Fate of Gila River to be determined in 2014

Gila Lower Box by Anthony Howell

By Allyson Siwik, Chapter executive committee, 03/24/14

Ten years ago, President George W. Bush signed the Arizona Water Settlements Act (AWSA) into law, and with a sweep of the pen he set into motion a process that could change the Gila River forever.

New Mexico must decide at the end of the year if it will move forward with a Gila River diversion or instead implement cost-effective non-diversion alternatives to meet southwest New Mexico’s future water-supply needs.

Water Sentinels prepare for monitoring


By Eric Patterson, Water Sentinels-Rios de Taos, 03/24/14
Water Sentinels­ is preparing for a new water-monitoring season. There will be a training session in Valdez on May 15 to prepare for our first monitoring of this season on May 19.
We will be paying more attention to the upper Rio Hondo this year because the new owners of Taos Ski Valley have quite a bit of construction planned. The effluent from Taos Ski Valley has been pristine over the last few years, and we, along with the new owners, would like to keep it that way.

Our chance to protect Four Corners

chaco julie wilt.jpg

By Norma McCallan, Northern New Mexico Group Conservation chair, 03/31/14
The BLM’s Farmington Field Office has opened a comment period that will run until May 28 in preparation for an Environmental Impact Statement on amendments to its dated 2003 Resource Management Plan.
Back then, the Mancos-Gallup shale formations in northwestern New Mexico were thought to be close to played out, but recent advances in drilling techniques have allowed their development far deeper down, and oil and gas companies are swarming in.

Community speaks out against strip mining on La Bajada

Overflow crowd at La Bajada County Development Review Committee meeting

By: Ross Lockridge and Diane Senior, Rural Conservation Alliance, 03/24/14
“There is no more important geographical landmark of our state, and none with more historical significance.” — William Baxter, historian, Sept. 4, 2005.
Fifty acres of La Bajada Mesa — a historic landmark recognized by the New Mexico Heritage Preservation Alliance as one of New Mexico’s Most Endangered Places — is now under threat of strip mining.

Mora defends its ban on fracking

Mora Field

By Eric Jantz, New Mexico Environmental Law Center, 03/31/14
In April 2013, the Mora County Commission passed an ordinance to protect the county’s water resources and public health from the impacts of oil and gas development.
The ordinance prohibits oil and gas development within the county. In November 2013, several corporations and an individual filed a federal lawsuit that alleges the county’s ordinance violates the corporations’ civil rights.

Residents fight transportation of crude oil to Lamy

By Teresa Seamster, Tom Gorman and Norma McCallan
Northern N.M. Group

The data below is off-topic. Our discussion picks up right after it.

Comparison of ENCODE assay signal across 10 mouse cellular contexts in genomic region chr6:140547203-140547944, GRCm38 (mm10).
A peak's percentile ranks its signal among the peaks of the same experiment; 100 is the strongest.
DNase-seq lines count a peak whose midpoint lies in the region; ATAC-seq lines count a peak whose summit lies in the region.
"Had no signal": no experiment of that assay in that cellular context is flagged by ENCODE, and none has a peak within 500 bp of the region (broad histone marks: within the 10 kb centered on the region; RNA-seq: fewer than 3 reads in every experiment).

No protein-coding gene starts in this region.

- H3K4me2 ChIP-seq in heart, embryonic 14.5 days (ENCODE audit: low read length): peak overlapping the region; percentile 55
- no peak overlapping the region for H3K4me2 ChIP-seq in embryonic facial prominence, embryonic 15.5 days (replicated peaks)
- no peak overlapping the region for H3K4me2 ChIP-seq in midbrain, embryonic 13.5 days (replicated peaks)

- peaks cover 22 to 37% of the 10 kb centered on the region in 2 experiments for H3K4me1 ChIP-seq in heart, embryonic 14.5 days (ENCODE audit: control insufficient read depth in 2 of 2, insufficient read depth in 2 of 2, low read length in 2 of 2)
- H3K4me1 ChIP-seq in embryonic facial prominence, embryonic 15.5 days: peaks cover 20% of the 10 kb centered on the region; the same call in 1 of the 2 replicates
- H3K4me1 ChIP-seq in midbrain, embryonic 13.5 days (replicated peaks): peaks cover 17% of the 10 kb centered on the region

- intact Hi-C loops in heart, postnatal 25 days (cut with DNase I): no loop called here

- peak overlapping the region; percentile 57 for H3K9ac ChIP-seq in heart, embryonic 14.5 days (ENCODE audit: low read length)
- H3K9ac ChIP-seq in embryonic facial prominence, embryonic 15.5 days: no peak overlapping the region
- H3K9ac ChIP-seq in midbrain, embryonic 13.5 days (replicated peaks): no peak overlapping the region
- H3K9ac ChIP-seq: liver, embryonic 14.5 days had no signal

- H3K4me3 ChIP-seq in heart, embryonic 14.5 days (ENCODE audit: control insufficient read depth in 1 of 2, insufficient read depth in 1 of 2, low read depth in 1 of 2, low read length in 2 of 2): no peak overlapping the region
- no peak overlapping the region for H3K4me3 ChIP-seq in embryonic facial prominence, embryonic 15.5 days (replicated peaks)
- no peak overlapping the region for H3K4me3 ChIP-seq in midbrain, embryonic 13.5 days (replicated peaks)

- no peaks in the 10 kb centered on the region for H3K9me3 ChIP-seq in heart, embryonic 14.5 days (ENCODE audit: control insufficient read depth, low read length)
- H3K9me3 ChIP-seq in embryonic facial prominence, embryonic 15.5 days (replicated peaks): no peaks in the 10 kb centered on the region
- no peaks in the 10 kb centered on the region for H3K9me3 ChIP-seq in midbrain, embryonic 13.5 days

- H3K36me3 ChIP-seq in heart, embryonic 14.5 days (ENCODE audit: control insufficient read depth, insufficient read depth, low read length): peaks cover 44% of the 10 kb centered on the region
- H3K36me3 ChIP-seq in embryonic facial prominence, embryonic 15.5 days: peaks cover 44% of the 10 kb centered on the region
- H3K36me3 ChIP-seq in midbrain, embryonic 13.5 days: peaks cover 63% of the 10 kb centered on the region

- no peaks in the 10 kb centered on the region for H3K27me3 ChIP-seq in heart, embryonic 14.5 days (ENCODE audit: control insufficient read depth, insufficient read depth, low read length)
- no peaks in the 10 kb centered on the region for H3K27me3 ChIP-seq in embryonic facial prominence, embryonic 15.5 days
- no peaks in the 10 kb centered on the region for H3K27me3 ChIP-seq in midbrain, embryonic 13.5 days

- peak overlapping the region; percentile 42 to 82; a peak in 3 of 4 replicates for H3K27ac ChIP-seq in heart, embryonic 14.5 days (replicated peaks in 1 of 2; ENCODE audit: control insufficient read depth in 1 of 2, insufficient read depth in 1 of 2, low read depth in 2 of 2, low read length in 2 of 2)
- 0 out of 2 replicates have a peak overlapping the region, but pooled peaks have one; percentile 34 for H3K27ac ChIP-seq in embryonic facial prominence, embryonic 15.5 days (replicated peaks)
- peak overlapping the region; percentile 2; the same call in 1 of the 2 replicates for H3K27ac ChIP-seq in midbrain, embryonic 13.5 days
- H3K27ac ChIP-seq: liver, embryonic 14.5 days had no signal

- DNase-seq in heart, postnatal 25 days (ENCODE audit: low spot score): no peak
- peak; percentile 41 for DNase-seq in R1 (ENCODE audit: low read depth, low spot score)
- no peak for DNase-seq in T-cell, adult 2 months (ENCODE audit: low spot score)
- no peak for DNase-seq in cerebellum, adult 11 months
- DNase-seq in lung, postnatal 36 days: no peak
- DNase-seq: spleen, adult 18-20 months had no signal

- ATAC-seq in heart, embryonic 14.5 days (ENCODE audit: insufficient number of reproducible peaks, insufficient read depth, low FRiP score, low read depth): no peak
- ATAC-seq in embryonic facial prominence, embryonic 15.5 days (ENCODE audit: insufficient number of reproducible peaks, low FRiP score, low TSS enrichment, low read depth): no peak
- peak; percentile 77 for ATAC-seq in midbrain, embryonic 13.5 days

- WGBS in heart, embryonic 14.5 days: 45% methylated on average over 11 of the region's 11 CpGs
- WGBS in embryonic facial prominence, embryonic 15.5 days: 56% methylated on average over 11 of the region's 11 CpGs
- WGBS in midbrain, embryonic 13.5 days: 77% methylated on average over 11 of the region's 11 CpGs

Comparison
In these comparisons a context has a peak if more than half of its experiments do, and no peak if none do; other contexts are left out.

The signs along Highway 285 south to Lamy, N.M., say it all: No Crude Oil in Lamy.
With a recent track inspection conducted by the Burlington Northern Santa Fe (BNSF) Railroad, it looks as if transporting crude oil carries many requirements and risks that will likely make that slogan come true for residents of Lamy.
The oil proposition

Caja del Rio lead could taint wildlife, cattle, meat

Caja del Rio lead

The stock pond on BLM land on the Caja del Rio Plateau about 15 miles west of Santa Fe may not look like much. The mesa is dusty and covered with thorny cholla and tumbleweeds, but the stock pond is an oasis for waterfowl, migratory birds, including Great Blue Heron, and Gunnison’s prairie dogs live nearby and sip the water and feed on the grasses that grow on the muddy banks.

Albuquerque air-quality board refuses to hear air-quality rule

By Lora Lucero 04/06/14
On March 12, the Albuquerque-Bernalillo County Air Quality Board ruled against Southwest Organizing Project’s request for a public hearing.
SWOP and community members wanted the board to set a future public hearing to consider a cumulative-impacts rule.
SWOP’s draft rule would have required the air-quality board to consider the pollutants coming from all of the smokestacks in the neighborhood, not just from the applicant’s project. There are at least 84 permitted facilities polluting Albuquerque’s South Valley.

Progress on the Los Alamos Ban the Bag campaign


By Jody Benson, Pajarito Group, newsletter editor, 04/06/14
After its inaugural event on Jan. 15, the Pajarito Group’s Bag Ban effort is progressing and expanding.
Chapter Director Camilla Feibelman is training members from the Pajarito Group and multiple other organizations, including PEEC, the League of Women Voters and the community at large, to become focused activists.

Bosquitos make nature art

Bosquitos Alli courtesy Sarita Streng

By Sarita Streng, Central New Mexico Group
The Bosquitos (the kids and kids-of-all-ages group of the Bosque Action Team) got together on Feb. 23 for a “Land Art” event led by Sandria Cook and Allison “Alli” Theoret.

Syndicate content